One of the benefits to handling hundreds of security clearance denial and revocation cases annually is the ability to spot patterns and trends. One such trend my firm has observed over the years is the frequency with which minor timecard discrepancies are alleged as willful misconduct (i.e. time card fraud) without sufficient investigation or evidence of intent.

The worst offenders here are undoubtedly certain intelligence community agencies that, for example, repeatedly conflate time-and-materials contracts with their fixed price brethren.  The line of inquiry during a security interview typically looks something like this:

Security Official: “Have you ever inaccurately recorded your hours on a timecard?”

Clearance Applicant:  “Uh, I suppose I’ve sometimes been sloppy in my record-keeping or rounded my hours on occasion.”

Security Official:  “Did you realize you were committing time card fraud?”

Clearance Applicant:  “But I’m talking about work I was doing on a fixed price contract…”

Security Official:  “Time card fraud!”

To be clear, I’m not advocating being sloppy or rounding one’s hours on any time card. But as federal contractors are aware, there is, in fact, a significant difference between fixed price and time-and-materials contracts. Only in the latter does the occasional, reasonable “guesstimate” or “ballparking” of time potentially work an injury to the government customer. In fixed price contracts, the government customer is paying the same amount for services rendered whether those services take 100 hours or 1,000 hours, so the matter is largely moot.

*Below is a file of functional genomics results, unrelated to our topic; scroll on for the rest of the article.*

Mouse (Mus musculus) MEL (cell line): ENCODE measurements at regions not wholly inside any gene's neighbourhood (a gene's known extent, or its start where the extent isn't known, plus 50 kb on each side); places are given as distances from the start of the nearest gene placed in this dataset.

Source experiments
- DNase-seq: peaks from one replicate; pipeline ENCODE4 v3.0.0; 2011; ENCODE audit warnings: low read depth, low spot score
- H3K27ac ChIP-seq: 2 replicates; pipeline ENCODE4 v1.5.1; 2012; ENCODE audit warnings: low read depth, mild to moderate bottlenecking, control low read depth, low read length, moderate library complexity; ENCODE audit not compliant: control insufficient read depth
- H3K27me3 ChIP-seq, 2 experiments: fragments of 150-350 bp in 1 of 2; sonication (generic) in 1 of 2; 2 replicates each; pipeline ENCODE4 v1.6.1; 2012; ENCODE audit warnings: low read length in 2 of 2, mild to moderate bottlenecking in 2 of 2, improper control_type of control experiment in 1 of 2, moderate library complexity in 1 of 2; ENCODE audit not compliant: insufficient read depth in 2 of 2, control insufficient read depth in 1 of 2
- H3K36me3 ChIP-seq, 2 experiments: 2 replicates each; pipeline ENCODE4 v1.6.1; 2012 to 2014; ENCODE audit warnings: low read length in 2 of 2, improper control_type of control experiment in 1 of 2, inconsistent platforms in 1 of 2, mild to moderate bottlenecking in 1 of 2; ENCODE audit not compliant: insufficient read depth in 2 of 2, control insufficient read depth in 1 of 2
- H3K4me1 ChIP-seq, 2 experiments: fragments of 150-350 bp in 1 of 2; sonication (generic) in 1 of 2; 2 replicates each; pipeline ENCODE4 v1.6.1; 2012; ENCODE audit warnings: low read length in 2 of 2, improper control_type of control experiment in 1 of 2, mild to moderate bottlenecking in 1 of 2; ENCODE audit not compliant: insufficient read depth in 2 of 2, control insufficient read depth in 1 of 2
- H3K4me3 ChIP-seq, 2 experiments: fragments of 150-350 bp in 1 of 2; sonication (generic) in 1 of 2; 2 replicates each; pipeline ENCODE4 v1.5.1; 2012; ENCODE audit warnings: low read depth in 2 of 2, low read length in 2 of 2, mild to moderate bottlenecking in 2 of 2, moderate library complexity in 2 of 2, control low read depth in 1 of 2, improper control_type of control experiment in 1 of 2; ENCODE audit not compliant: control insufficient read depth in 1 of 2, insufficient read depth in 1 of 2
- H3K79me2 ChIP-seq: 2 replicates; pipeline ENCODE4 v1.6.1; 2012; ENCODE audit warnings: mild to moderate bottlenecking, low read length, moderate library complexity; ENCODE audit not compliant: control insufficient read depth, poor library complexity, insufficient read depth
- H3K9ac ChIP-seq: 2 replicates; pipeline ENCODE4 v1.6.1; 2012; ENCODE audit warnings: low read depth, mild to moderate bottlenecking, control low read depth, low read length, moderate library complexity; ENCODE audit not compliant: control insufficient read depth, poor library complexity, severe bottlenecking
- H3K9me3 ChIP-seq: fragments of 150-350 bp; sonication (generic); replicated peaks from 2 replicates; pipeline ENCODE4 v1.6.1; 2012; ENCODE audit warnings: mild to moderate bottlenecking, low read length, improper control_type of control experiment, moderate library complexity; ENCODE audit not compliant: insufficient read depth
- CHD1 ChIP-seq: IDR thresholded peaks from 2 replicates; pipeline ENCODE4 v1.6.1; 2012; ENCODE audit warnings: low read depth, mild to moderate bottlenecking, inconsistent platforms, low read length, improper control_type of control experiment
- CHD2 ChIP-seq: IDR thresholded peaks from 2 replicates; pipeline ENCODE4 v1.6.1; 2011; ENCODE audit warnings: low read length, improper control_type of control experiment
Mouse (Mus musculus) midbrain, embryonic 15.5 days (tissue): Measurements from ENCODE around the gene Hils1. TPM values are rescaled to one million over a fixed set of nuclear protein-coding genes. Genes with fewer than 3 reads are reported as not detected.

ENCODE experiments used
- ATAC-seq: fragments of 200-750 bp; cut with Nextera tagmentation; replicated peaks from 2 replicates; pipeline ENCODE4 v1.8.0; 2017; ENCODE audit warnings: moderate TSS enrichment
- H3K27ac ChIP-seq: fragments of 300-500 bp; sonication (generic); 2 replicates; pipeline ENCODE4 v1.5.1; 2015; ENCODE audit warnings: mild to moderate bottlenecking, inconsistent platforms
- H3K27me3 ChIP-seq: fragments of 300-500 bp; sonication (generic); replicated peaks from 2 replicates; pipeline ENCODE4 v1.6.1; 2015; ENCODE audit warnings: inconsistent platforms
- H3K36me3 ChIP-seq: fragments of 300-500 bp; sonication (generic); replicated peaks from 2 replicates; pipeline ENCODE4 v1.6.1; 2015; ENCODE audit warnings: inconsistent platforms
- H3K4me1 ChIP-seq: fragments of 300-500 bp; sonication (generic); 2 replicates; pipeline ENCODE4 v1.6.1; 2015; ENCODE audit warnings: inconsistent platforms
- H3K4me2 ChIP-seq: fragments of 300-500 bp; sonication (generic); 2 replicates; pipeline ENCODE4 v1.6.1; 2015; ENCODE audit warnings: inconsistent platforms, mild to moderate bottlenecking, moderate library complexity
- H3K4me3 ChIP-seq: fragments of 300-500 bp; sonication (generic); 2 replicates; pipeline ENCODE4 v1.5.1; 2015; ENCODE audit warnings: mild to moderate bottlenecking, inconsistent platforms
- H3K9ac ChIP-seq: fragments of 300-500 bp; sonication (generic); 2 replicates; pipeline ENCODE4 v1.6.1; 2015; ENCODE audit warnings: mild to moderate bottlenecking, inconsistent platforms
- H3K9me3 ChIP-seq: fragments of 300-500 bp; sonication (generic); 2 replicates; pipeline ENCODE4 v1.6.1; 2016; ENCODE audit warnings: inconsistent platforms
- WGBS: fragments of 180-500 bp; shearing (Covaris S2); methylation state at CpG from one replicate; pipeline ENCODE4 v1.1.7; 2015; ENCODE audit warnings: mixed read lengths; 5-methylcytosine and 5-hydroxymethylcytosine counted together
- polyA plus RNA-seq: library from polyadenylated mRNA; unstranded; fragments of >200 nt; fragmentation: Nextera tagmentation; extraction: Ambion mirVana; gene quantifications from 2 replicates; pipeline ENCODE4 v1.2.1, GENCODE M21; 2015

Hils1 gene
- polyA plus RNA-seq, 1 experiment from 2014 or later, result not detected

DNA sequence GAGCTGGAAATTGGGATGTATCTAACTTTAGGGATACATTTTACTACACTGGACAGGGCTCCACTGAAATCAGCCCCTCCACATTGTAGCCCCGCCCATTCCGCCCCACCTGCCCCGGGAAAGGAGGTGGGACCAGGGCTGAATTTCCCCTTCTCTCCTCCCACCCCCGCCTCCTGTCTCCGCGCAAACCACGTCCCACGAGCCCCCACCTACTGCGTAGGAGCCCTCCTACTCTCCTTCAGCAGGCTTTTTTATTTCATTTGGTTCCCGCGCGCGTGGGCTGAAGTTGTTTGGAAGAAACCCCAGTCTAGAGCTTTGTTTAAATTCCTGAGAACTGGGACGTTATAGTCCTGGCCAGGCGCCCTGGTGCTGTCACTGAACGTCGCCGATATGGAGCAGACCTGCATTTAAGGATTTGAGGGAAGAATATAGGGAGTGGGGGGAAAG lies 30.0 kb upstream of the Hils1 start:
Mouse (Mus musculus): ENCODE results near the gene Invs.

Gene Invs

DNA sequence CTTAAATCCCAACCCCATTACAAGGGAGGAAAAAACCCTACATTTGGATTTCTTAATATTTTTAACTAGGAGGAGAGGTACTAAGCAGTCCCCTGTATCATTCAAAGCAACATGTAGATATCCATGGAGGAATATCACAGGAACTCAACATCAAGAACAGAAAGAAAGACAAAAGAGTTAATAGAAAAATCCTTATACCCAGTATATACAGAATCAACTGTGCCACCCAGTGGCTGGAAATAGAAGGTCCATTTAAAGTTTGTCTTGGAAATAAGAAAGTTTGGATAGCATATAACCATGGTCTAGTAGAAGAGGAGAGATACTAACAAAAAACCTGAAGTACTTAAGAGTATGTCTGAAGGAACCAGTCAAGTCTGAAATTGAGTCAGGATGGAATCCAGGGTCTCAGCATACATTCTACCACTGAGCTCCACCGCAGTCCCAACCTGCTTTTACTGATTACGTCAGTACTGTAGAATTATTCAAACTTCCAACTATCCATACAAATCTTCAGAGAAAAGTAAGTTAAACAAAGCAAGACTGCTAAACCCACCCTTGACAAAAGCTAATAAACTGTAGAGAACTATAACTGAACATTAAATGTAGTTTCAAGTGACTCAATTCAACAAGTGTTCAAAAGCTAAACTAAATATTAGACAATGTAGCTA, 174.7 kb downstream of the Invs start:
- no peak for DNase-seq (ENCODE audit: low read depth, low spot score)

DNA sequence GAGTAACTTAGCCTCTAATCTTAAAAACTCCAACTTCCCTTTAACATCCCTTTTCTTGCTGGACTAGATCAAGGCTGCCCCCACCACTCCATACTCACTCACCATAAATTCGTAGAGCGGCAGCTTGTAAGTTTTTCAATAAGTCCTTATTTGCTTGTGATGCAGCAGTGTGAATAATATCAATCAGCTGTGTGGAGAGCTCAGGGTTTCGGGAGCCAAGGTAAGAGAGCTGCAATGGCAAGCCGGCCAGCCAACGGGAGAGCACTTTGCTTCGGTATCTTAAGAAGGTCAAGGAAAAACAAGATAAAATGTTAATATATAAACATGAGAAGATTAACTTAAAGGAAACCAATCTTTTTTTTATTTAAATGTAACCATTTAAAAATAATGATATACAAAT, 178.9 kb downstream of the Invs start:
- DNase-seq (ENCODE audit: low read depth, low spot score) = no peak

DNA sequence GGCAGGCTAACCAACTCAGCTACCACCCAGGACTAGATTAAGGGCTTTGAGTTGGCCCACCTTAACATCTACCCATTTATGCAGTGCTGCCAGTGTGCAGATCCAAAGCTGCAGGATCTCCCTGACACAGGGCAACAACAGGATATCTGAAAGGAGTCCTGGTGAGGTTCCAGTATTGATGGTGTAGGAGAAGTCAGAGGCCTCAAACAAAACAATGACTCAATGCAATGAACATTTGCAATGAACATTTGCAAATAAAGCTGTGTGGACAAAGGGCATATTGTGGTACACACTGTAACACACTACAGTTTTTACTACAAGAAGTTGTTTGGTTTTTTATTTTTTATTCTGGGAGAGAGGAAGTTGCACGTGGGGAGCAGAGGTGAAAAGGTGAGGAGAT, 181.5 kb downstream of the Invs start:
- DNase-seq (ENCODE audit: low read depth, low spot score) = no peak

Of course, more extensive timecard inaccuracies even on fixed price contracts may demonstrate a level of carelessness that is incompatible with holding a security clearance, and any evidence of timecard inaccuracies that defraud the contractor-employer (even if not the customer) are a whole other ballgame. But assuming no evidence exists of either issue – which, in these cases, it usually doesn’t – what I have otherwise described should not be the basis for a security clearance denial or revocation case. Too often, that’s not the situation.

The lesson here is simple: federal contractors can avoid this issue by simply treating all contracts as time-and-materials contracts for time-keeping purposes. Yes, the added self-awareness and discipline required to do this is a hassle, and no it shouldn’t have to be this way.  But I’ve seen enough careers needlessly jeopardized to say emphatically that that a more casual approach isn’t worth the risk.


This article is intended as general information only and should not be construed as legal advice. Consult an attorney regarding your specific situation. 

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Sean M. Bigley retired from the practice of law in 2023, after a decade representing clients in the security clearance process. He was previously an investigator for the Defense Counterintelligence and Security Agency (then-U.S. Office of Personnel Management) and served from 2020-2024 as a presidentially-appointed member of the National Security Education Board. For security clearance assistance, readers may wish to consider Attorney John Berry, who is available to advise and represent clients in all phases of the security clearance process, including pre-application counseling, denials, revocations, and appeals. Mr. Berry can be found at